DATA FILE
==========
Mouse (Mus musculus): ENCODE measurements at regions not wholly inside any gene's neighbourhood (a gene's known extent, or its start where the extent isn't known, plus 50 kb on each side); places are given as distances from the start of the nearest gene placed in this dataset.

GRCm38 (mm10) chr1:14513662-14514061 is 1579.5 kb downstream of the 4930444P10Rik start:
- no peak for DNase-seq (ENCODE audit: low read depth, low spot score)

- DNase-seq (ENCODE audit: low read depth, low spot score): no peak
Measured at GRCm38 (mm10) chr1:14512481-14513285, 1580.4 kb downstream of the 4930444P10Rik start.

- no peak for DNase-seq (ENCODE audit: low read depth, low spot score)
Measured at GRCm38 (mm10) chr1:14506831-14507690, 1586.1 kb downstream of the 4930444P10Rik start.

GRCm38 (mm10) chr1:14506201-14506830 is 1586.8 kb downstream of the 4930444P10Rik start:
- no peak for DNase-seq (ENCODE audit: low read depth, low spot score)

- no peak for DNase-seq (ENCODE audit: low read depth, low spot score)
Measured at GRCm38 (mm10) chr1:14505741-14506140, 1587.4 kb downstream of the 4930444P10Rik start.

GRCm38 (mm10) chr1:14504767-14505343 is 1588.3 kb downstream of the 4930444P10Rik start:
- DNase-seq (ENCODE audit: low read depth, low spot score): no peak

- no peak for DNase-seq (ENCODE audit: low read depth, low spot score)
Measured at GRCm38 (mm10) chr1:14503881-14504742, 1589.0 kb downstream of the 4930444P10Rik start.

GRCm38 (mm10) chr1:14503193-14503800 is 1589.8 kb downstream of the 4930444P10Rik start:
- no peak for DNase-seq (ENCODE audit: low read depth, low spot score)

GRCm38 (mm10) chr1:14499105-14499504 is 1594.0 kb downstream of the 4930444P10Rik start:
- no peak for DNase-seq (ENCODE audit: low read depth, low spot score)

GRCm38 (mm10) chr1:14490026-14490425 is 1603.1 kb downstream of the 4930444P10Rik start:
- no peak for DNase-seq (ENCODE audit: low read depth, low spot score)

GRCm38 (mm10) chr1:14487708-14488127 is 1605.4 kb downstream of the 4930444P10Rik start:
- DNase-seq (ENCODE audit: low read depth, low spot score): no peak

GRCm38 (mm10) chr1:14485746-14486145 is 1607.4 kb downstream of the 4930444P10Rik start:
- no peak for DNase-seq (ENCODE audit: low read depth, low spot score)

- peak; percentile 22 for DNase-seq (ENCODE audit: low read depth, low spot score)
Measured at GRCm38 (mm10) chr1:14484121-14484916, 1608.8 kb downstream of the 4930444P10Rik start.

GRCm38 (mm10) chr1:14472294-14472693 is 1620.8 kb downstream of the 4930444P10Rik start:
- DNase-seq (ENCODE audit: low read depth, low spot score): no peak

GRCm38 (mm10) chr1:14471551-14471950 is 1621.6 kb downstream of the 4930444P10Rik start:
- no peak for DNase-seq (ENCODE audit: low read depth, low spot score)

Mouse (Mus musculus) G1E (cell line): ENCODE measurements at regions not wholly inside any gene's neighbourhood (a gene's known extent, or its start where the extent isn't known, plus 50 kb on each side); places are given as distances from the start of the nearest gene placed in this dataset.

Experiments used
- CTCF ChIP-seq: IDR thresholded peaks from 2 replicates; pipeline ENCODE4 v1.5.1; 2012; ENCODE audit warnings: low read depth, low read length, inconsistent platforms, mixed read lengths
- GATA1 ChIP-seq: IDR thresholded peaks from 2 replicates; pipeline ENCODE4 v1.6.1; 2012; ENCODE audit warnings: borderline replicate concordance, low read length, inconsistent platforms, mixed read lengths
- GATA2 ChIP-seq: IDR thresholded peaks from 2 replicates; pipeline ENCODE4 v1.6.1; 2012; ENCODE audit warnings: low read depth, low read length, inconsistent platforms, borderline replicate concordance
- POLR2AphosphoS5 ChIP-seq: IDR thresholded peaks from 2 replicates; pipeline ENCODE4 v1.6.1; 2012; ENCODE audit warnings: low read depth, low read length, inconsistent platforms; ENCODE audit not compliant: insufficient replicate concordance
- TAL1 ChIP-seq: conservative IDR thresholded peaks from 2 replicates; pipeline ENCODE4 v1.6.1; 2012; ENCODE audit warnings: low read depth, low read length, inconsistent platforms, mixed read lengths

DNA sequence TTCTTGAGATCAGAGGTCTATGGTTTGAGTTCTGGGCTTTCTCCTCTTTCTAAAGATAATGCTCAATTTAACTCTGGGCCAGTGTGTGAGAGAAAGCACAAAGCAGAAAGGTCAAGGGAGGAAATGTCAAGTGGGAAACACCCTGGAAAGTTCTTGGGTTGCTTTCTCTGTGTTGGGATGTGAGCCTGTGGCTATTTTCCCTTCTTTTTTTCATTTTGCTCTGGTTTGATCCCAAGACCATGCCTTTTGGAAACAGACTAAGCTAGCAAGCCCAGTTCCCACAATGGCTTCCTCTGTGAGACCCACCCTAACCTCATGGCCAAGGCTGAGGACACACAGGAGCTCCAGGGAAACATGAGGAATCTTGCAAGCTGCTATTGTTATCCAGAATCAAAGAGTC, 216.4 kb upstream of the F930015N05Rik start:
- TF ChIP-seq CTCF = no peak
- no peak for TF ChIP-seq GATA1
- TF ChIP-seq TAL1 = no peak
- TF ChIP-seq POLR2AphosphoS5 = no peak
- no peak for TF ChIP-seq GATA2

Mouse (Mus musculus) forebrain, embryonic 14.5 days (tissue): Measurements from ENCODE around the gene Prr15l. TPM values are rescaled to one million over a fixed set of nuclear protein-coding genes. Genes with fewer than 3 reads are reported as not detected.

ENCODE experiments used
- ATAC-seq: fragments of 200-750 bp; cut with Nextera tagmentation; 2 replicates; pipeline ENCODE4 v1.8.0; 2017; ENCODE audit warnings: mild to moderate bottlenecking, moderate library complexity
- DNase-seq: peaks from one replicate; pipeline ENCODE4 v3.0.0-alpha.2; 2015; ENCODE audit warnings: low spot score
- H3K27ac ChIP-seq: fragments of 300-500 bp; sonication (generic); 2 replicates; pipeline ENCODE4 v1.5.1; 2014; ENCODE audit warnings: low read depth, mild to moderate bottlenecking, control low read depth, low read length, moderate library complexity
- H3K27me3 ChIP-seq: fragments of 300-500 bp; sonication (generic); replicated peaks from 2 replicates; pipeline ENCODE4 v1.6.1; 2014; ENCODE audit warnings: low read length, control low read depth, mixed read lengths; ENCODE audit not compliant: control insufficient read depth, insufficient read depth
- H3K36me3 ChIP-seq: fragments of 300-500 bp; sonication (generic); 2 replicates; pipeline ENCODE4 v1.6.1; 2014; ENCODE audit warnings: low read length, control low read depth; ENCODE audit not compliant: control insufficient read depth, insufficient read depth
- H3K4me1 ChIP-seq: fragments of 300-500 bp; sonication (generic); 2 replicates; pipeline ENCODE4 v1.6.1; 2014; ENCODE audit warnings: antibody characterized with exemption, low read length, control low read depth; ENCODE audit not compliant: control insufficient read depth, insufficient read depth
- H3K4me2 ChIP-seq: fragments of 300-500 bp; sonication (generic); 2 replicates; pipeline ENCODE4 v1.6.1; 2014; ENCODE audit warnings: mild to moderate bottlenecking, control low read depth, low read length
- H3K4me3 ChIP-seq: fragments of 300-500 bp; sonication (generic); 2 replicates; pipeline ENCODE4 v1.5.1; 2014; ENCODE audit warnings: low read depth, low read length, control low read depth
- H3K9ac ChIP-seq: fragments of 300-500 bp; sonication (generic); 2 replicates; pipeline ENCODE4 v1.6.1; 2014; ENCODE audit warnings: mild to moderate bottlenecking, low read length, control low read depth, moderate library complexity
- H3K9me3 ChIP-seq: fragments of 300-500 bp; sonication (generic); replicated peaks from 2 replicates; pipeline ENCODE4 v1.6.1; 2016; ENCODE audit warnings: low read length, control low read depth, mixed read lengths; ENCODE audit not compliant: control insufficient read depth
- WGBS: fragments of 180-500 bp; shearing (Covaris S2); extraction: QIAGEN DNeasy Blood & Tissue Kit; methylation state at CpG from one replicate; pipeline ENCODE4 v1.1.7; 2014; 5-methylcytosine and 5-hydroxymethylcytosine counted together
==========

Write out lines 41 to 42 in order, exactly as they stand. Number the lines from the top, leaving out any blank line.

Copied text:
- no peak for TF ChIP-seq GATA1
- TF ChIP-seq TAL1 = no peak